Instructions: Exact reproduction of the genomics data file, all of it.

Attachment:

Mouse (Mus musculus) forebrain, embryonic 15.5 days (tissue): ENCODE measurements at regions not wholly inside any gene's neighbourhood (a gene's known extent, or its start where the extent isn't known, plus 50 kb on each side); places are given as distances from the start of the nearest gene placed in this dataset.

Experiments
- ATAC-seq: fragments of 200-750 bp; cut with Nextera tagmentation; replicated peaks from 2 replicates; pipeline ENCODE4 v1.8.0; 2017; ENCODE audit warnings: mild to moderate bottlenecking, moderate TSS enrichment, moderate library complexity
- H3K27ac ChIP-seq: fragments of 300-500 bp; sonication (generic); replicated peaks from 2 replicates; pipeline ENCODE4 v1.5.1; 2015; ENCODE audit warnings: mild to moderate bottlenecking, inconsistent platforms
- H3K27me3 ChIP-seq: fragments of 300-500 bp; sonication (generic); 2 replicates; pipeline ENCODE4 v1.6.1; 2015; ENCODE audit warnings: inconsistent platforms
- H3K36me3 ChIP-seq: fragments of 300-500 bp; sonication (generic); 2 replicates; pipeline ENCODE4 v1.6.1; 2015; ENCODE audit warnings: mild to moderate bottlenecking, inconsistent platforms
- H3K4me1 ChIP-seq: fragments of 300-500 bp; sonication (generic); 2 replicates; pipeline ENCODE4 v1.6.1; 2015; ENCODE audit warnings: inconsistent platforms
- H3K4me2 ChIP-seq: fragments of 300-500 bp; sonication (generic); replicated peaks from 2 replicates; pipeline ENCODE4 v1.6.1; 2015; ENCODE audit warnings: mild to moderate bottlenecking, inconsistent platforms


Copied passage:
Mouse (Mus musculus) forebrain, embryonic 15.5 days (tissue): ENCODE measurements at regions not wholly inside any gene's neighbourhood (a gene's known extent, or its start where the extent isn't known, plus 50 kb on each side); places are given as distances from the start of the nearest gene placed in this dataset.

Experiments
- ATAC-seq: fragments of 200-750 bp; cut with Nextera tagmentation; replicated peaks from 2 replicates; pipeline ENCODE4 v1.8.0; 2017; ENCODE audit warnings: mild to moderate bottlenecking, moderate TSS enrichment, moderate library complexity
- H3K27ac ChIP-seq: fragments of 300-500 bp; sonication (generic); replicated peaks from 2 replicates; pipeline ENCODE4 v1.5.1; 2015; ENCODE audit warnings: mild to moderate bottlenecking, inconsistent platforms
- H3K27me3 ChIP-seq: fragments of 300-500 bp; sonication (generic); 2 replicates; pipeline ENCODE4 v1.6.1; 2015; ENCODE audit warnings: inconsistent platforms
- H3K36me3 ChIP-seq: fragments of 300-500 bp; sonication (generic); 2 replicates; pipeline ENCODE4 v1.6.1; 2015; ENCODE audit warnings: mild to moderate bottlenecking, inconsistent platforms
- H3K4me1 ChIP-seq: fragments of 300-500 bp; sonication (generic); 2 replicates; pipeline ENCODE4 v1.6.1; 2015; ENCODE audit warnings: inconsistent platforms
- H3K4me2 ChIP-seq: fragments of 300-500 bp; sonication (generic); replicated peaks from 2 replicates; pipeline ENCODE4 v1.6.1; 2015; ENCODE audit warnings: mild to moderate bottlenecking, inconsistent platforms